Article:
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Comment: LPA changes protecting industry’s future, says CCA president Howard Smith

CCA President Howard Smith, 08/08/2017

AS Australian beef producers it is important to remember that animals in paddocks become meals in homes and restaurants all around the world.

We have an obligation to consumers, here and overseas, to provide assurances around how our cattle are raised, finished, processed and shipped.

CCA president Howard Smith with Australian grainfed beef in the Vietnamese market.

Australian beef producers take food safety issues very seriously. Each one of us must accept our responsibilities to produce our cattle ethically, respecting their welfare and the environment in which they are produced.

As President of the Cattle Council of Australia, I have had the opportunity to observe how important it is that, as a trade-exposed industry, we constantly improve our industry integrity systems and communicate these changes to consumers.

It’s from this that I know we can be proud of our reputation as a country that supplies safe and ethically produced beef to our consumers locally and in over 100 countries around the world.

This reputation hasn’t been won easily. It’s important to acknowledge the hard work of producers and industry in building and participating in programs that have established this reputation. As we have seen time and time again, in an international market as strong as beef, a reputation can be destroyed in an instant.

Some of the past initiatives that have been aimed at providing consumers with assurances around the safety and quality of Australian beef are now pillars of our global brand. At the time, no one could have fully appreciated how important these programs would become. The BTEC program and the prohibition of meat meal as a stockfeed are two of the initiatives that laid the groundwork for where we are today.

If we fail to maintain the standards the world has come to expect of us, we will find ourselves being outcompeted by the US, South America, India and other beef-producing countries, both in international markets and at home. As a predominant meat-exporting, trade-exposed country, we have to remain mindful that other beef supplying countries are ready and willing to replace us in our markets if we slip up.

It’s for these reasons I strongly support the upcoming changes to the Livestock Production Assurance program and understand their necessity.

The reality is the NVD, which continues to serve us well, needs to be enhanced in order to maintain our edge over other beef producing countries in markets around the world and communicate the high production standards widely adopted by our industry.

From 1 October 2017, industry’s new Integrity Systems Company will be introducing genuine improvements to our world-leading systems, through consolidating what we’ve developed over the years. The strengthening of industry integrity programs will require producers to pay a $60 (plus GST) recommitment fee when they renew accreditation, once every three years. This fee is to ensure that the LPA program can maintain and continually improve its communication, compliance and integrity functions.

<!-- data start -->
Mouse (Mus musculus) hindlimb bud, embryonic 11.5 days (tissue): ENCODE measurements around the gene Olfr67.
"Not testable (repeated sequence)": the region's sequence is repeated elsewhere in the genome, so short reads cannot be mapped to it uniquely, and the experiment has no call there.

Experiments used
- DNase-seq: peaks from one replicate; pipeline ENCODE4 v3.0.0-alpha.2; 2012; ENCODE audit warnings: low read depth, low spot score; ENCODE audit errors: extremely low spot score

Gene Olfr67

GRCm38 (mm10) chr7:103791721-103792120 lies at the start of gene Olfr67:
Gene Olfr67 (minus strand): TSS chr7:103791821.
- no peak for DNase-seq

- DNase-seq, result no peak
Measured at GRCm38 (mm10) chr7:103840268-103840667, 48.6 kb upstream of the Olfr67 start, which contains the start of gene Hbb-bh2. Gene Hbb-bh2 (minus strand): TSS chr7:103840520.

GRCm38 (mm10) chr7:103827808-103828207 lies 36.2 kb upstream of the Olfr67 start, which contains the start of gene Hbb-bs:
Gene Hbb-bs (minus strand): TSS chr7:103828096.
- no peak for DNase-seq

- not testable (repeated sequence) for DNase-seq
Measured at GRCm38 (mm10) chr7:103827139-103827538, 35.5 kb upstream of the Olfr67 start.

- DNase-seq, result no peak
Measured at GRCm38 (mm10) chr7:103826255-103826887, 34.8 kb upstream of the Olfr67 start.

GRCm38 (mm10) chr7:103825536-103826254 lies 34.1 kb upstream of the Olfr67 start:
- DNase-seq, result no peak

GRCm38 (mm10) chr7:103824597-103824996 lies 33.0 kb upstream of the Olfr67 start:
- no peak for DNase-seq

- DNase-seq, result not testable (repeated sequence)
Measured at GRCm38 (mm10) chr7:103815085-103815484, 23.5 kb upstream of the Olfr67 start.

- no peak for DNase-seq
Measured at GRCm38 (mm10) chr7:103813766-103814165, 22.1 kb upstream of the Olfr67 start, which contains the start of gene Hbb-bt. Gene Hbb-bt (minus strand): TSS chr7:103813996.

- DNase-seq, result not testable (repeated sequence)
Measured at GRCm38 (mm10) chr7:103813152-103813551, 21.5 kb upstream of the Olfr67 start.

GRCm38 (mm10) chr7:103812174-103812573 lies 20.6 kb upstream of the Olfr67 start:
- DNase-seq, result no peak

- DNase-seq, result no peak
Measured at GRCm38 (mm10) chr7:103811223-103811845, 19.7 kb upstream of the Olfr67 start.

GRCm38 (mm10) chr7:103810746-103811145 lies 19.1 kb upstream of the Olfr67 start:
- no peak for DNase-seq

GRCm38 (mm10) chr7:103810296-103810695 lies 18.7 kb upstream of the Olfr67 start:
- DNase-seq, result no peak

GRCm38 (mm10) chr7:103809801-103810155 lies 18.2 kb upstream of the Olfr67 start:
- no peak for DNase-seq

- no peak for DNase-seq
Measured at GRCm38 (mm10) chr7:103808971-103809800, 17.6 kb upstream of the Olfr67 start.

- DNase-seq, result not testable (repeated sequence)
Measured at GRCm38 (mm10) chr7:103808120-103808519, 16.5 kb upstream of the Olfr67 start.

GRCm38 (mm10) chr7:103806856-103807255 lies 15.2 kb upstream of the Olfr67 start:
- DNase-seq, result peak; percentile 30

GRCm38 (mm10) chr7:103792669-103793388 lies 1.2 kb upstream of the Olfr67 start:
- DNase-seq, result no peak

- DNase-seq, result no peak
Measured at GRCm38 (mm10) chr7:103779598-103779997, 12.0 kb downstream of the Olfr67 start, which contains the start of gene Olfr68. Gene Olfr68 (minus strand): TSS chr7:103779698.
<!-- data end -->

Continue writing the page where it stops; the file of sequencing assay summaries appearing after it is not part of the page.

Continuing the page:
While the existing paper-based NVD will continue to be available to LPA-accredited producers, an electronic NVD has been developed as an alternative for producers who are able to access online resources. The eNVD will offer a more streamlined method for its completion and it will be integrated with other important forms (like the Cattle Health Declaration for transferring animal-health information).

There will be an animal-welfare component to our LPA registration. This will require that we are familiar with the new animal-welfare standards, or laws, being brought in by each state/territory. These requirements are not onerous and will help ensure industry’s social licence is well defended.

Strong on-farm biosecurity practices, demonstrated through a biosecurity plan that includes managing feral animals, weeds and animal diseases, are fundamental to each of our businesses and vital to the whole of the beef supply chain.

Managing your properties’ risk is as much about ensuring your own financial security as it is about ensuring that of your neighbours.  In such a tight-knit industry, none of us operate separate from each other, and the actions undertaken by the few can so often impact the many.

Ensuring our industry’s biosecurity is up to scratch allows producers to access the best markets for their beef and safeguards all of us into the future.

These changes are imperative to our industry, the community and our consumers, and it is imperative we undertake them together.

 

–  Howard Smith, CCA President

 

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Comments

  1. Rod Dunbar, 10/08/2017

    Biosecurity is just an anachronism of Quarantine; Quarantine is an exclusive power of the Commonwealth at section 51(ix), both domestically and internationally the Commonwealth has the exclusive power; this is the same body politic that appointed CCA as a Public official in 1997.

    If you enforce individual Quarantine on each PIC, which is what CCA is enforcing, and you the individual accept that legal responsibility of a compulsory Contractual transfer under LPA (which is what it is) then when any disease outbreak occurs it will be your responsibility and the Commonwealth will not be subject to section 51(xxxi) of the Constitution in the event of an exotic disease outbreak. CCA has a proven track record here just look at their policy on compensation during BTEC!!